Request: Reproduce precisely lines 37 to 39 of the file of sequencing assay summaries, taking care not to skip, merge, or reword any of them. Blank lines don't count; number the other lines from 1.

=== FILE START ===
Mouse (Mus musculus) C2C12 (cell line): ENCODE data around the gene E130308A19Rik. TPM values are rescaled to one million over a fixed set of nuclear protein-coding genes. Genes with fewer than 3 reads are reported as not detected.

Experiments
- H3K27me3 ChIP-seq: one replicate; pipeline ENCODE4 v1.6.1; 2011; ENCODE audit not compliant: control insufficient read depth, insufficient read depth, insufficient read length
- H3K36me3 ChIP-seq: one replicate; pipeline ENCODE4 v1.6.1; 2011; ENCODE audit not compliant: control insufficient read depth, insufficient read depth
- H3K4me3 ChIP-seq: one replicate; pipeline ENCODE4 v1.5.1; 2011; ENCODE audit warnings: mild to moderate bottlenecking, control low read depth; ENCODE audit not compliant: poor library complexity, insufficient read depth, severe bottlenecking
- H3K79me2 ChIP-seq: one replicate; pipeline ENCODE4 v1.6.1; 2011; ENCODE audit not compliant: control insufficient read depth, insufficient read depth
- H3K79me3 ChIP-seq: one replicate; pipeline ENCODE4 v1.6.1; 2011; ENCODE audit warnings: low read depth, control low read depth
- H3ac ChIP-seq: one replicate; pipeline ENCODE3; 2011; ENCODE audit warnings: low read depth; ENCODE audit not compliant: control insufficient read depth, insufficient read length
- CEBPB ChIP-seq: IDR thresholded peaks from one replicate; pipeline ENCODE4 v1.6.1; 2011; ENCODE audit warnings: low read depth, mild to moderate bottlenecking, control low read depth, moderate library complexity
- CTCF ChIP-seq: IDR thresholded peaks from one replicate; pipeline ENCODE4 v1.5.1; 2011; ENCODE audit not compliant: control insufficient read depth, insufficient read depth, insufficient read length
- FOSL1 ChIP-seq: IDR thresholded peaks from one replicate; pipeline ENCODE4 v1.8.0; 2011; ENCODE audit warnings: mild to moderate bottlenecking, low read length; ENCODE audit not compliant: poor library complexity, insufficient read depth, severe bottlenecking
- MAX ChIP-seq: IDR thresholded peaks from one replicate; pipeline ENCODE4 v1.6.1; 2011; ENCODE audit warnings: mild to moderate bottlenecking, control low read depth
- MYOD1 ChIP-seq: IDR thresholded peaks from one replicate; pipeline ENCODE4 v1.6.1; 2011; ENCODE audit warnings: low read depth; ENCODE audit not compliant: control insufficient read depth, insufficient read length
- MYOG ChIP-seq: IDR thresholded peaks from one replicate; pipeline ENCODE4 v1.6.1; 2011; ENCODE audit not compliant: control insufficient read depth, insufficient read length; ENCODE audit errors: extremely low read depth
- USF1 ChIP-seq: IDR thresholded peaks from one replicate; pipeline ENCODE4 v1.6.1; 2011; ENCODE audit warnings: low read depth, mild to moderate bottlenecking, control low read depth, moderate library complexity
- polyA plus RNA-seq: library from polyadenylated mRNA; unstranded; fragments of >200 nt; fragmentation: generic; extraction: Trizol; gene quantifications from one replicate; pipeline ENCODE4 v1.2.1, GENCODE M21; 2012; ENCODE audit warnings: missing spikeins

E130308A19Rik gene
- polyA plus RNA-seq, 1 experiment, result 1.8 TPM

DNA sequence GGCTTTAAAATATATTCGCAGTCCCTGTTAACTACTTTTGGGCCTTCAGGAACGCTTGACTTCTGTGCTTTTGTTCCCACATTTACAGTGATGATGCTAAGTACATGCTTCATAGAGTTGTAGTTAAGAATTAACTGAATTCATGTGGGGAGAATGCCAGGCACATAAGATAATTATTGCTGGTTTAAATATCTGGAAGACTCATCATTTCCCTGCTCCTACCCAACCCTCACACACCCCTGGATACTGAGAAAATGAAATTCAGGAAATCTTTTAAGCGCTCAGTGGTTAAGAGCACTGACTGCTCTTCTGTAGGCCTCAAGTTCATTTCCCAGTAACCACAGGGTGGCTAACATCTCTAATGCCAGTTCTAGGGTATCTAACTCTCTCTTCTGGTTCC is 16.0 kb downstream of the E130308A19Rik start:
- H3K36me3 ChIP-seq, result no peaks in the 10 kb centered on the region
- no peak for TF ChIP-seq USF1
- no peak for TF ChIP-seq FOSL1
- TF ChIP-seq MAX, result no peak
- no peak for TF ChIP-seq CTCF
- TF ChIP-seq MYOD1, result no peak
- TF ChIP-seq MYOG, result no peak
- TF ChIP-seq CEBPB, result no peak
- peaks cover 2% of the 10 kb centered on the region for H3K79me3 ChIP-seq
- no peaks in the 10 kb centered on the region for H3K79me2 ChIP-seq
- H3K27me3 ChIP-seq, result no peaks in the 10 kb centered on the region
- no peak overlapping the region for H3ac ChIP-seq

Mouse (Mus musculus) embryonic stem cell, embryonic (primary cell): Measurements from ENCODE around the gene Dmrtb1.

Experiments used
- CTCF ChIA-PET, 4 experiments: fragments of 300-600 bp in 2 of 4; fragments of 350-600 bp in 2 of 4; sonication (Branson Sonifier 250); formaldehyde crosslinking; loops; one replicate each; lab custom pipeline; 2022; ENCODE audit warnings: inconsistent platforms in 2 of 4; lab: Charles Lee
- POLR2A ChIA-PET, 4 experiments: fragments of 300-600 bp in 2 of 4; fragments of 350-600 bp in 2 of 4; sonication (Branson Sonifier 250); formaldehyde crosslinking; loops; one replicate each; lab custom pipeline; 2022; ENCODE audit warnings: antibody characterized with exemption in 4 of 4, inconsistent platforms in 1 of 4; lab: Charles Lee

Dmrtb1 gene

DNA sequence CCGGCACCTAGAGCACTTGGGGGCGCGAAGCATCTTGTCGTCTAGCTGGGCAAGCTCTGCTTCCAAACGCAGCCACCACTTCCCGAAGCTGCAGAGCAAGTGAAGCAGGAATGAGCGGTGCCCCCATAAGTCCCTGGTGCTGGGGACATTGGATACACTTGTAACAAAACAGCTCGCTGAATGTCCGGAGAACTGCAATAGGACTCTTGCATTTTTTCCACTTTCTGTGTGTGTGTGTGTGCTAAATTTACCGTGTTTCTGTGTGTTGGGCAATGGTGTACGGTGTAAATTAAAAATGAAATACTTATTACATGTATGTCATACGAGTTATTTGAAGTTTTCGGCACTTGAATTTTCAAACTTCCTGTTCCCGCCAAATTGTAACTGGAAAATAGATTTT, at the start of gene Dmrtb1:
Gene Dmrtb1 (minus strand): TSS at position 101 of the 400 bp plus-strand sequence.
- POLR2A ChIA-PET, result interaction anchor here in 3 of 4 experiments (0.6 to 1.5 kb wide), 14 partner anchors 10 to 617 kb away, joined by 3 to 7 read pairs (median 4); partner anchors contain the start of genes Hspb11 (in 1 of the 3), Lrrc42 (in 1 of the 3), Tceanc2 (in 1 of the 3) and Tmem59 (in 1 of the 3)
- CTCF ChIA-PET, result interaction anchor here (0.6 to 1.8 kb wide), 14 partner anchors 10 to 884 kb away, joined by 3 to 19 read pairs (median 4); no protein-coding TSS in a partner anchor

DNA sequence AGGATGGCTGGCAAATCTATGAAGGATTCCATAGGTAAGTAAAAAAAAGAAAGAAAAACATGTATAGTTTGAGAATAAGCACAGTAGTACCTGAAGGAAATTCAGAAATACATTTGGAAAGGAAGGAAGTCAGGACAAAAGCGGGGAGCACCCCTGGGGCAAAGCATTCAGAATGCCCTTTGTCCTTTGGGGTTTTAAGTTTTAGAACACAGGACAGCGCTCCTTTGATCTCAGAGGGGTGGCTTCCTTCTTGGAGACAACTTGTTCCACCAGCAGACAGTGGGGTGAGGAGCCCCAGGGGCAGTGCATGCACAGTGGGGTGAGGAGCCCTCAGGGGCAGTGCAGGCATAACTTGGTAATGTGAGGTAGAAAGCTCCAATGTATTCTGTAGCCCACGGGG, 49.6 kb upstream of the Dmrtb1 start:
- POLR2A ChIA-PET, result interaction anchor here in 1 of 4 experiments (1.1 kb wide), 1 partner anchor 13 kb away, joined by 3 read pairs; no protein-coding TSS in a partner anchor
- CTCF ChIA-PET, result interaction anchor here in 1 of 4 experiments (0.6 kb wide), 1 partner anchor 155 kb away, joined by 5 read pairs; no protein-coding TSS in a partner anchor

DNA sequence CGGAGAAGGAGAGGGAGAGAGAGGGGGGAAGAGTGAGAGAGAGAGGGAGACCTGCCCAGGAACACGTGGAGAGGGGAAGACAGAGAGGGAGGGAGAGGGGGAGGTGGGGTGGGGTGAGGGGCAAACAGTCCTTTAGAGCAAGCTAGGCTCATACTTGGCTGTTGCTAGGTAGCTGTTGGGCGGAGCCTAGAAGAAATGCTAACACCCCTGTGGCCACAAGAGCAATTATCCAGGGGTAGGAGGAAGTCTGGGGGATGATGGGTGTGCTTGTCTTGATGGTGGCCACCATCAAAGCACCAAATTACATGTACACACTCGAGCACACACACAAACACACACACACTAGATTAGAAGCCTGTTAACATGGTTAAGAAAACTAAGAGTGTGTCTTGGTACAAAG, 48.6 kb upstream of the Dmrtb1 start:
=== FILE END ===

DNA sequence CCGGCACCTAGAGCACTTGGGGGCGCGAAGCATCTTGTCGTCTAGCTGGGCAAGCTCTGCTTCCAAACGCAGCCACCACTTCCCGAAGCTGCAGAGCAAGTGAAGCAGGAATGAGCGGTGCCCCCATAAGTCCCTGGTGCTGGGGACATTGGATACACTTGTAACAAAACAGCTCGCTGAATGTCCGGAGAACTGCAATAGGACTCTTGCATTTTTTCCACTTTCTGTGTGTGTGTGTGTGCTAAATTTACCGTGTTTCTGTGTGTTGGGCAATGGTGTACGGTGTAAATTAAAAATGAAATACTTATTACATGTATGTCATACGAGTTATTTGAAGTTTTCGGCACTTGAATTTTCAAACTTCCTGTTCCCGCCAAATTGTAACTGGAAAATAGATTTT, at the start of gene Dmrtb1:
Gene Dmrtb1 (minus strand): TSS at position 101 of the 400 bp plus-strand sequence.
- POLR2A ChIA-PET, result interaction anchor here in 3 of 4 experiments (0.6 to 1.5 kb wide), 14 partner anchors 10 to 617 kb away, joined by 3 to 7 read pairs (median 4); partner anchors contain the start of genes Hspb11 (in 1 of the 3), Lrrc42 (in 1 of the 3), Tceanc2 (in 1 of the 3) and Tmem59 (in 1 of the 3)